Following a strict code of enforcement, Ojeda placed a "green light" – meaning physical punishment – on a Santa Ana gang that failed to pay its "taxes." Moreno, who authorities said was looking to strengthen his hold on the organization, was recorded in a telephone call talking about the decision.
That same day, Rye and Nancy Osorio, both of whom face federal racketeering charges, talked over the phone about the power struggle that was developing between Ojeda, who was in federal prison in Pennsylvania, and Moreno, who was in custody in Tehachapi state prison in Kern County.
But business continued as usual. On June 9, 2009, Glenn Navarro and Joseph Lara, both charged in the indictment, talked on the phone about "taxing" another Santa Ana street gang because they had participated in a shooting.
According to detectives close to the investigation, Ojeda has strict rules regarding shootings on the streets. Violating his ban on drive-by shootings meant a $1,000 to $10,000 penalty for gangs. The investigators said that to their knowledge, Ojeda has never authorized a drive-by shooting while in control.
But the fight between Ojeda and Moreno, also known as "Mando," intensified in the summer of 2009.
On June 24, 2009, the indictment states, members of two Santa Ana gangs were ordered to be physically attacked because they were supporters of Ojeda. Edward Aguilar, Joseph Lara and Robert Viramontes were also placed on a "Hard Candy" list, meaning they were to be killed.
Three days later, Eduard Padilla and Salvador Mendoza, who authorities allege is a member of one of the gangs, were attacked under Moreno's orders, according to the indictment.
By July, a confidential informant told authorities that Moreno ordered the death of anyone who had supported Ojeda. On July 4, supporters of Moreno were recorded planning out who should fill the void of leadership under Moreno's control, the indictment read.
But Ojeda continued to exert control, the indictments show, and in July 28, 2009, Rye tried to send a message out to Mexican Mafia associates that Ojeda was still in control, and that those who didn't drop their support for Moreno would find themselves on the "Hard Candy" hit list.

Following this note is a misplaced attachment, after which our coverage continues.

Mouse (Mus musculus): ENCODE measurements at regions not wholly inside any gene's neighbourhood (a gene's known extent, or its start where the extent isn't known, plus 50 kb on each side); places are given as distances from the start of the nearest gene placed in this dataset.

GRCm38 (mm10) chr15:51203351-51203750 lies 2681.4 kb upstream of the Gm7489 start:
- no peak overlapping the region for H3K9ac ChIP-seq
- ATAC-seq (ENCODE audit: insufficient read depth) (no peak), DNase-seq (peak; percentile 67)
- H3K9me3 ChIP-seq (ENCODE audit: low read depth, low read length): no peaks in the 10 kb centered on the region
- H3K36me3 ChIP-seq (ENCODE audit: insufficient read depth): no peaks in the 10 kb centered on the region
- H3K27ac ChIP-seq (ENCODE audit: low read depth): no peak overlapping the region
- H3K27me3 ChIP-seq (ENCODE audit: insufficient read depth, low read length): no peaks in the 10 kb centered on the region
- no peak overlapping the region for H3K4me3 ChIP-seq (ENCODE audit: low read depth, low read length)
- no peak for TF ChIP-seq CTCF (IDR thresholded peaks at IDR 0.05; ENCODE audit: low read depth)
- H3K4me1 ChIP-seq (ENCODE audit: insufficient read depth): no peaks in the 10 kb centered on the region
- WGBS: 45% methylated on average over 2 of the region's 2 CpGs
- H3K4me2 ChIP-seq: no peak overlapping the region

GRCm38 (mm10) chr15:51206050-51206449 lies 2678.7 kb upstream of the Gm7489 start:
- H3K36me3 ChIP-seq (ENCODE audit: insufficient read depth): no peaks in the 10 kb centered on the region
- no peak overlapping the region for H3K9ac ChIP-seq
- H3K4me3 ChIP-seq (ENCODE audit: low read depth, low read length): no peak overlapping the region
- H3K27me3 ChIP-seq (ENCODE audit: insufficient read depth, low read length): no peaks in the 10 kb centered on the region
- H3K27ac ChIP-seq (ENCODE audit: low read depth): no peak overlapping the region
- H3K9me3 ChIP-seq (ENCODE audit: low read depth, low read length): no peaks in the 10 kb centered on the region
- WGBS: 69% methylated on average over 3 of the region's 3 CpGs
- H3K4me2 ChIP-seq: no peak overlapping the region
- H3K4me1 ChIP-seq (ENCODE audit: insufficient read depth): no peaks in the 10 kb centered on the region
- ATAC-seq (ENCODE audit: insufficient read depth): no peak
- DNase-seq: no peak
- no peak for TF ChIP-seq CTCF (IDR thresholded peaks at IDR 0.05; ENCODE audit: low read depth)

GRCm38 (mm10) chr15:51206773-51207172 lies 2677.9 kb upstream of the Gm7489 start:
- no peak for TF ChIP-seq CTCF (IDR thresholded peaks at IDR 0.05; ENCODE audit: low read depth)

The assaults and attacks continued through the summer, with each side attacking the other, indictments and interviews show. During each attack, Moreno and Ojeda each appeared to have targeted only those who supported the other's opponent.
Law enforcement officials said they didn't target each other because, as associates of the Mexican Mafia, they had to be given authorization to kill another member.
Lists continued to be sent and changed. In Nov. 18, 2009, a new "Hard Candy" list from Moreno surfaced in Orange County Jail. Underlings continued to be confused as to who really had control.
The fight continued through 2010, with members of the Mexican Mafia in Los Angeles traveling to Orange County to discuss the state of the organization. In a meeting in 2010, according to the indictment, high-ranking members of La Eme in O.C. and Los Angeles met and decided Ojeda was still the leader.
On April 30, 2011, Ojeda was recorded talking with Alberto Vargas and Suzie Rodriguez, the indictment reads. In that conversation, according to the indictment, Ojeda told Vargas to get the word out: "Moreno is to be killed."
Today, Moreno is in Theo Lacy jail on racketeering charges. Ojeda is in a federal prison in Colorado.